Find the indices of the lower and upper bounds within an array f

Parameters:

f, array

lb,ub, float

Returns:

lb_idx, ub_idx: the indices into ‘f’ which correspond to values bounded

between ub and lb in that array

nitime.utils.get_freqs(Fs, n)

Returns the center frequencies of the frequency decomposotion of a time series of length n, sampled at Fs Hz

nitime.utils.hanning_window_spectrum(N, Fs)

Calculate the analytical spectrum of a Hanning window

Parameters:

N : int

The size of the window

Fs : float

The sampling rate

Returns:

float array - the frequency bands, given N and FS

complex array: the power in the spectrum of the square window in the

frequency bands

Notes

This is equation 28b in Harris (1978):

W(\theta) = 0.5 D(\theta) + 0.25 (D(\theta - \frac{2\pi}{N}) +
          D(\theta + \frac{2\pi}{N}) ),

where:

D(\theta) = exp(j\frac{\theta}{2})
            \frac{sin\frac{N\theta}{2}}{sin\frac{\theta}{2}}

F.J. Harris (1978). On the use of windows for harmonic analysis with the discrete Fourier transform. Proceedings of the IEEE, 66:51-83

nitime.utils.intersect_coords(coords1, coords2)

For two sets of coordinates, find the coordinates that are common to both, where the dimensionality is the coords1.shape[0]

nitime.utils.jackknifed_coh_variance(tx, ty, eigvals, adaptive=True)

Returns the variance of the coherency between x and y, estimated through jack-knifing the tapered samples in {tx, ty}.

Parameters:

tx : ndarray, (K, L)

The K complex spectra of tapered timeseries x

ty : ndarray, (K, L)

The K complex spectra of tapered timeseries y

eigvals : ndarray (K,)

The eigenvalues associated with the K DPSS tapers

Returns:

jk_var : ndarray

The variance computed in the transformed domain (see normalize_coherence)

nitime.utils.jackknifed_sdf_variance(yk, eigvals, sides='onesided', adaptive=True)

Returns the variance of the log-sdf estimated through jack-knifing a group of independent sdf estimates.

Parameters:

yk : ndarray (K, L)

The K DFTs of the tapered sequences

eigvals : ndarray (K,)

The eigenvalues corresponding to the K DPSS tapers

sides : str, optional

Compute the jackknife pseudovalues over as one-sided or two-sided spectra

adpative : bool, optional

Compute the adaptive weighting for each jackknife pseudovalue

Returns:

var : The estimate for log-sdf variance

Notes

The jackknifed mean estimate is distributed about the true mean as a Student’s t-distribution with (K-1) degrees of freedom, and standard error equal to sqrt(var). However, Thompson and Chave [1] point out that this variance better describes the sample mean.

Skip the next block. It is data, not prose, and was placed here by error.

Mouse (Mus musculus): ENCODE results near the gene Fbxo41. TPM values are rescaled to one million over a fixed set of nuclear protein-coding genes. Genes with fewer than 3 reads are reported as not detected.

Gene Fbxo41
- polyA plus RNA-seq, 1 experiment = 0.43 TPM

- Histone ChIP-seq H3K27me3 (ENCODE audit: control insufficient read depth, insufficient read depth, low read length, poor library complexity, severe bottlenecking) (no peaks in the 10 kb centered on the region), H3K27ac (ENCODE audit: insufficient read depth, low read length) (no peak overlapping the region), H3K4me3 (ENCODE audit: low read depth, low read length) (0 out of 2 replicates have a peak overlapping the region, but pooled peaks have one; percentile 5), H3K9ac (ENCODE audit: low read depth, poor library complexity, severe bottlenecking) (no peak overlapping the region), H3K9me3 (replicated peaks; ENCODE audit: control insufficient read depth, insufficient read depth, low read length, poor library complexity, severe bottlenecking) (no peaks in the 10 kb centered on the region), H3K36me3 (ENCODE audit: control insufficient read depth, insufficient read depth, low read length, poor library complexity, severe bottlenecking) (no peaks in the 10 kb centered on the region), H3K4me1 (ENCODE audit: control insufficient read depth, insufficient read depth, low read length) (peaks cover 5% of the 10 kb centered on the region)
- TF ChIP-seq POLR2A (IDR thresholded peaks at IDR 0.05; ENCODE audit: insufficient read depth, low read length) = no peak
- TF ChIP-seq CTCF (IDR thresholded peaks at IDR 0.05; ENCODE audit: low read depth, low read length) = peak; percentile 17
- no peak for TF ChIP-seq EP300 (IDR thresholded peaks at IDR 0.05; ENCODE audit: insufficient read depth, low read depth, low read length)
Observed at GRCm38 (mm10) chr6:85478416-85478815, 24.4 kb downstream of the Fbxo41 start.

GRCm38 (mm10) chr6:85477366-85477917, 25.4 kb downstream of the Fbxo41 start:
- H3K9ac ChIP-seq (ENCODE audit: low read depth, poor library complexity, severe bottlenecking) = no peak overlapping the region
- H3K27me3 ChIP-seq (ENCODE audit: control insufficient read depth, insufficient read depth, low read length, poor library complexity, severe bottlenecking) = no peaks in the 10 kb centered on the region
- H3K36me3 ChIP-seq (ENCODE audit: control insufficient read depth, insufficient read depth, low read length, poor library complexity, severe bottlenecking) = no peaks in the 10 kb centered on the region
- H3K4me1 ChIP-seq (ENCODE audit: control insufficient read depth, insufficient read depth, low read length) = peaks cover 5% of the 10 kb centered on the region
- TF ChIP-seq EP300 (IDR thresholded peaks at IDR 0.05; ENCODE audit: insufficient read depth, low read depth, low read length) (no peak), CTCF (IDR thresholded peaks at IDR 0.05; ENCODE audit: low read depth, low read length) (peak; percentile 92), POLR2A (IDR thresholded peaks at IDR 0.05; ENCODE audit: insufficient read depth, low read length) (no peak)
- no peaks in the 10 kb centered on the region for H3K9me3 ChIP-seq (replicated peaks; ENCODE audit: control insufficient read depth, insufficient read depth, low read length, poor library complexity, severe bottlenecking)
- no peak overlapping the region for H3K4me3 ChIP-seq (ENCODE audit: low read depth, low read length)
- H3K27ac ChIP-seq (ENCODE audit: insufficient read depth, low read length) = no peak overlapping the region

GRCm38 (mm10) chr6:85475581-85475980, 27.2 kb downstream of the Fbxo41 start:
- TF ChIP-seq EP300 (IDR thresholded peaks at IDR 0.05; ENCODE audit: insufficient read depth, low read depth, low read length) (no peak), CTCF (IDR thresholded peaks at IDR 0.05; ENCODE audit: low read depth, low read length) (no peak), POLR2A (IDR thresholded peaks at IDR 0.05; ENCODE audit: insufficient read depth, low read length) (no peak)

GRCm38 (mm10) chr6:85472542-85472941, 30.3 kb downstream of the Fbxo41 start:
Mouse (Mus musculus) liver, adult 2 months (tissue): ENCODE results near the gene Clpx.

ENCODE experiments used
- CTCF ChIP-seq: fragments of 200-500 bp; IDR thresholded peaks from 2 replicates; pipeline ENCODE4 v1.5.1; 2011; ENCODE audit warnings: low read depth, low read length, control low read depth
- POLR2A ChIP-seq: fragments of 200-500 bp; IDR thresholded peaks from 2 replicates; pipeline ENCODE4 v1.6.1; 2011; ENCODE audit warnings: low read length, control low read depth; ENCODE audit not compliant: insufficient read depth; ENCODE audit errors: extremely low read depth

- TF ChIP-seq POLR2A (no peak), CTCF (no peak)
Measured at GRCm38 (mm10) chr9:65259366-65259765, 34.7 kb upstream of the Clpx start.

[1] Thomson D J, Chave A D (1991) Advances in Spectrum Analysis and Array Processing (Prentice-Hall, Englewood Cliffs, NJ), 1, pp 58-113.

nitime.utils.mask_indices(n, mask_func, k=0)

Return the indices to access (n,n) arrays, given a masking function.

Assume mask_func() is a function that, for a square array a of size (n,n) with a possible offset argument k, when called as mask_func(a,k) returns a new array with zeros in certain locations (functions like triu() or tril() do precisely this). Then this function returns the indices where the non-zero values would be located.

Parameters:

n : int

The returned indices will be valid to access arrays of shape (n,n).

mask_func : callable

A function whose api is similar to that of numpy.tri{u,l}. That is, mask_func(x,k) returns a boolean array, shaped like x. k is an optional argument to the function.

k : scalar

An optional argument which is passed through to mask_func(). Functions like tri{u,l} take a second argument that is interpreted as an offset.

Returns:

indices : an n-tuple of index arrays.

The indices corresponding to the locations where mask_func(ones((n,n)),k) is True.

Examples

These are the indices that would allow you to access the upper triangular part of any 3x3 array: >>> iu = mask_indices(3,np.triu)

For example, if a is a 3x3 array: >>> a = np.arange(9).reshape(3,3) >>> a array([[0, 1, 2],

[3, 4, 5], [6, 7, 8]])

Then: >>> a[iu] array([0, 1, 2, 4, 5, 8])

An offset can be passed also to the masking function. This gets us the indices starting on the first diagonal right of the main one: >>> iu1 = mask_indices(3,np.triu,1)

with which we now extract only three elements: >>> a[iu1] array([1, 2, 5])

nitime.utils.minmax_norm(arr, mode='direct', folding_edges=None)

Minmax_norm an array to [0,1] range.

By default, this simply rescales the input array to [0,1]. But it has a special ‘folding’ mode that allows for the normalization of an array with negative and positive values by mapping the negative values to their flipped sign

Parameters:

arr : 1d array

mode : string, one of [‘direct’,’folding’]

folding_edges : (float,float)

Only needed for folding mode, ignored in ‘direct’ mode.

Examples

>>> np.set_printoptions(precision=4)  # for doctesting
>>> a = np.linspace(0.3,0.8,4)
>>> minmax_norm(a)
array([ 0.    ,  0.3333,  0.6667,  1.    ])
>>> b = np.concatenate([np.linspace(-0.7,-0.3,3),
...                             np.linspace(0.3,0.8,3)])
>>> b
array([-0.7 , -0.5 , -0.3 ,  0.3 ,  0.55,  0.8 ])
>>> minmax_norm(b,'folding',[-0.3,0.3])